ABO confirmatory tests for labeled donor red cell units will only include forward grouping.  Group O donors may be tested using anti-A, B in lieu of Anti-A and anti-B.  Group O red cells will be negative with anti-A, B.  Red cells reactive with anti-A, B may be group A, B or AB and must be tested with anti-A and anti-B to determine ABO group.

INTERPRETATION OF RESULTS:
Forward    Reverse    Interpretation    Approximate
Frequency (%)
Anti-A    Anti-B    A1 cells    B cells
3-4+    0    0    2-4+    Group A    27-40
0    3-4+    2-4+    0    Group B    10-20
0    0    3-4+    3-4+    Group O    45-50
3-4+    3-4+    0    0    Group AB    4

If the results obtained do not agree with those listed above, refer to procedure for ABO Discrepancy Resolution.  Forward and reverse grouping discrepancies must be resolved.  Refer to ABO Discrepancy Resolution for additional information.

Group O red cells and group AB plasma products must be issued if transfusion is needed before the ABO group of the patient can be accurately determined.

LIMITATIONS OF THE PROCEDURE:

A.    In some patients (e.g. newborns, elderly or immunocompromised patients) the expected ABO antibodies may be weak or missing.

B.    Some subgroups of A or B antigens may not be detected using this method.

C.    ABO tests should not be routinely performed at temperatures below 15ºC or higher than 30ºC.

D.    Anti-A and –B reagents are produced from cell cultures of murine hybridomas.  These reagents contain single or blended monoclonal antibodies from multiple cell lines, which may differ by manufacturer.  Uncommon examples of A and B antigens may be non-reactive or will show variable reactivity dependent on the source of the antisera.

Refer to manufacturer’s inserts for specific performance characteristics of the antisera in use.

Rh Testing

1.    Prepare a 3% suspension of patient red cells in isotonic saline.  Refer to Preparation of a 3% Red Cell Suspension for instructions.

2.    Label the test tube “D” and the patient’s last name.

3.    Add one drop of reagent anti-D into tube and add one drop of patient’s cell suspension.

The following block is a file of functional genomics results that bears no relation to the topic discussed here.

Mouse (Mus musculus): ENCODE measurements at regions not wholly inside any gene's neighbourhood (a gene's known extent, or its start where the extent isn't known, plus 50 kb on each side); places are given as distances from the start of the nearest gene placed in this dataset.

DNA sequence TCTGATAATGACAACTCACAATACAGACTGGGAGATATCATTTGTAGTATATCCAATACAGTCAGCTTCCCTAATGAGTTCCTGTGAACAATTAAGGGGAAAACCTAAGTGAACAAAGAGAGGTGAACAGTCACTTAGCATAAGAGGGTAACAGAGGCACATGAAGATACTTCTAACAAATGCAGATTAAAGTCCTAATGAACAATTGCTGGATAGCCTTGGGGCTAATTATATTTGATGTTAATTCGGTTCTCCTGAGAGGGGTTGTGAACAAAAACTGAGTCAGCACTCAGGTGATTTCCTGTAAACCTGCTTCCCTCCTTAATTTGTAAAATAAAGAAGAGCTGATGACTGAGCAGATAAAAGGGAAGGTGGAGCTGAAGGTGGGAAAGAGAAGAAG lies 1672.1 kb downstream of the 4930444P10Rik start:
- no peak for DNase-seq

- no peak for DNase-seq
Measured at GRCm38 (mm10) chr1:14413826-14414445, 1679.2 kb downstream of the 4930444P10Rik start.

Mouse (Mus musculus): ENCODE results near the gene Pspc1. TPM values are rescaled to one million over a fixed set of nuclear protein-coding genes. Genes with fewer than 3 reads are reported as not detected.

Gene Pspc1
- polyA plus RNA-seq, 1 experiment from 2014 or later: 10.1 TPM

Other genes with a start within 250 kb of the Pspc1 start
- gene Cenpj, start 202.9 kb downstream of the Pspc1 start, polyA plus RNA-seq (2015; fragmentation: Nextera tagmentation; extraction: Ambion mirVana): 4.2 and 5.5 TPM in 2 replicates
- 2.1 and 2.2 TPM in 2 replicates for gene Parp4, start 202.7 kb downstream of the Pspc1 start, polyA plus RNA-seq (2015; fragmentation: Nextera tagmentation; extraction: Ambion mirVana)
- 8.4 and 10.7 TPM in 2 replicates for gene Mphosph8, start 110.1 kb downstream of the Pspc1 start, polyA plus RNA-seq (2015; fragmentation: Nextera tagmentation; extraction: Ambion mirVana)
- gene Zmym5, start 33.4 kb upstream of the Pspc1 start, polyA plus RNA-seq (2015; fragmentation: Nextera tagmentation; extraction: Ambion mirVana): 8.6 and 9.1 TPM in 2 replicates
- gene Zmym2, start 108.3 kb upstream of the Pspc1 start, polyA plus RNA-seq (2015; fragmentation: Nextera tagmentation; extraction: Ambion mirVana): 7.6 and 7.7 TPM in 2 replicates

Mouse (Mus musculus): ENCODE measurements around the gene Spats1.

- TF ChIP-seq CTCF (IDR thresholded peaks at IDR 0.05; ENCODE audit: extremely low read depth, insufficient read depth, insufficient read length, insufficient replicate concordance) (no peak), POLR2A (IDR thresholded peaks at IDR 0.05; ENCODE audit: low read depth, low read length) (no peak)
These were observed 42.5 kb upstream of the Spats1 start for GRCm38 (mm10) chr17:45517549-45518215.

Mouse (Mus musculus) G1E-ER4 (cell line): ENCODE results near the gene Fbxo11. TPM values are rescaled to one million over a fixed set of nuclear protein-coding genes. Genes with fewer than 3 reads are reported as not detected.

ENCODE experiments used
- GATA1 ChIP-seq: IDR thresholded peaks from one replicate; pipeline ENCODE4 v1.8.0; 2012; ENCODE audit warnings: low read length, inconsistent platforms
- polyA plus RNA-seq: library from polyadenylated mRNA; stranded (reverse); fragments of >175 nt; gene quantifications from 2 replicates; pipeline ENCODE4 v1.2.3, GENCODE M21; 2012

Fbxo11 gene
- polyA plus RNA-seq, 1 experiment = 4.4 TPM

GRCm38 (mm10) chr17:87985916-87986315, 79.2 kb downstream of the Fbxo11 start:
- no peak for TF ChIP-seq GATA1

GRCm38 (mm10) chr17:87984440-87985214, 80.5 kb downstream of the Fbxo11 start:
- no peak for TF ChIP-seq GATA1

4.    Mix well and centrifuge the test according to the time designated on the centrifuge for saline testing.

5.    Completely re-suspend the cells by gentle agitation and examine for agglutination.  Use the viewing (agglutination) mirror to observe reactions.

6.    Grade and record reactions.  Refer to Grading and Interpretation of Results (Tube) for additional information.

7.    Weak D testing (DUTEST) must be ordered by Technologist and performed in the following situations:

•    Newborns with Rh negative mothers,
•    Patients with a historical Rh positive type due to previous weak D testing,
•    Donors of bone marrow, apheresis stem cells or transplant organs

8.    Weak D testing is performed as follows:

a.    Label an additional tube with “D Cont” (and patient’s last name).

b.    Add one drop the Rh-hr control reagent and one drop of the patient’s red cell suspension to the control tube.

c.    Incubate the control with the “D” tube at 37C for 15 minutes.

d.    Wash the cells 3 – 4 times with isotonic saline after incubation, decanting completely after the last wash.

e.    Add two drops of anti-IgG to the tubes, or amount as specified in manufacturer’s instructions.

f.    Mix well and centrifuge at the speed and time designated on the centrifuge for the AHG phase of testing.

g.    Completely re-suspend the cells by gentle agitation and examine for macroscopic agglutination.  Use the viewing mirror to observe reactions.

h.    Grade and record reactions.

i.    Add AHG Control cells (Coombs Control Cells/Check Cells) to all negative tests.

j.    Mix well and centrifuge at speed and time designated for the AHG test.

k.    Completely resuspend the cells by gentle agitation and examine for agglutination.  Use the viewing mirror to observe reactions.

l.    Weak D positive test results are valid only if the “D Cont” is negative.

m.    Mixed field agglutination in a weak D test on a woman who recently delivered may indicate a mixture of maternal Rh negative and fetal Rh positive blood.  Maternal Rh type must be confirmed using pre delivery sample if there is any question about maternal candidacy for Rh immune globulin.  (Refer to  Rh Immune Globulin)